3 problems, one solution.
Elizabeth Parfitt wanted to get first year writing students to be engaged, motivated and to feel like their classroom work was important and relevant.
The WERS News team wanted a professional-looking website – but WERS is run entirely by students who have limited time, resources, and web development experience.
Tim Riley wanted an easier way to manage his files and collect assignments.
Surprisingly, all 3 problems were addressed by using the same tool.
Part 3: WordPress and Course Management
Tim Riley teaches two very different classes, and was searching for a course management platform that would be simple and user friendly, yet flexible enough allow for customization.
Digital Journalism (JR103) is an introductory undergraduate course. The course goal is to teach students to report and present news on the web using audio, video, and images. Tim uses this course blog as a central place to gather resources that will aid students.
The sidebar has an extensive array of links: the syllabus, outside resources, class style sheet, course procedures, term sheet (glossary), tips and tricks for using equipment, WordPress help, Journalism Department’s Twitter and Delicious feeds, and links to upcoming workshops.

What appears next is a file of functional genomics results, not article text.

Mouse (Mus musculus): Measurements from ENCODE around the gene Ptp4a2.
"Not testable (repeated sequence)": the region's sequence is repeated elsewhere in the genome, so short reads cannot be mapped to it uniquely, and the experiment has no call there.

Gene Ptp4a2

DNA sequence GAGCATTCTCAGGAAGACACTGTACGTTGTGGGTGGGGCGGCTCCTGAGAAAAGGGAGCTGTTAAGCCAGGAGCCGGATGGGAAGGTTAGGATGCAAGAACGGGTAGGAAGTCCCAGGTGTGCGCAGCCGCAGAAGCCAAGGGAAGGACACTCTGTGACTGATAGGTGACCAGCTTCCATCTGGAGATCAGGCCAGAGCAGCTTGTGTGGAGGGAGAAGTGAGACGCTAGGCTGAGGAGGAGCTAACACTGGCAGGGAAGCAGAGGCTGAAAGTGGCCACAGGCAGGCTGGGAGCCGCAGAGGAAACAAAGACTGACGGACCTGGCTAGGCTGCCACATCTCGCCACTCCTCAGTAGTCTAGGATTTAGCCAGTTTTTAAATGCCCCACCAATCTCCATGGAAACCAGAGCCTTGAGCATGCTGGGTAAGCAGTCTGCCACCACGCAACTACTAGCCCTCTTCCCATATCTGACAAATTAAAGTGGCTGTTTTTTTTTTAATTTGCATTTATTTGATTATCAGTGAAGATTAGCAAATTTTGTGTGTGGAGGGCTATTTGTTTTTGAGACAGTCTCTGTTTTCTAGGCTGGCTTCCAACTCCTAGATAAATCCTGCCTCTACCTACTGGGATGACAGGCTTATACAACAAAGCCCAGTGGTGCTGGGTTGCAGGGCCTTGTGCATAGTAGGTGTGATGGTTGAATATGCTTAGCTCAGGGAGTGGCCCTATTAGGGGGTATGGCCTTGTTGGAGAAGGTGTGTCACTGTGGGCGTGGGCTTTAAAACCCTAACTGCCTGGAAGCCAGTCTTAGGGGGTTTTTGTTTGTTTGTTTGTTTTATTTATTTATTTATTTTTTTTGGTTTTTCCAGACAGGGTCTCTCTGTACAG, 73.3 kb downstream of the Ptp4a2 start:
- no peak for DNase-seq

Tim is the only one who posts to this class blog. He uses posts to answer questions, update assignment details, and post questions that will guide review for quizzes and tests.
The students also create group blogs that showcase their reporting work throughout the semester.
Interactive News (JR608) is a graduate course. This is a smaller and more intense class that is focused on writing specifically for the web. This blog is also used as a hub: Tim posts links to readings and resources. However, this blog has a stronger student presence: each student has their own blog, and their blogs are linked in the sidebar of the course blog. These student blogs host focused assignments that require students to select threes stories per week, focus on the nature of the content, and then write and rewrite their headlines (as well as including illuminating images and links).
These student blogs are not visible to the public, and Tim prints out their entries and hands them a paper copy with line-by-line corrections.
“I had been working with Movable Type [another blogging platform] last year and was really happy to take the leap to WordPress. It’s much more enjoyable, intuitive, and easy to figure out.” -Tim Riley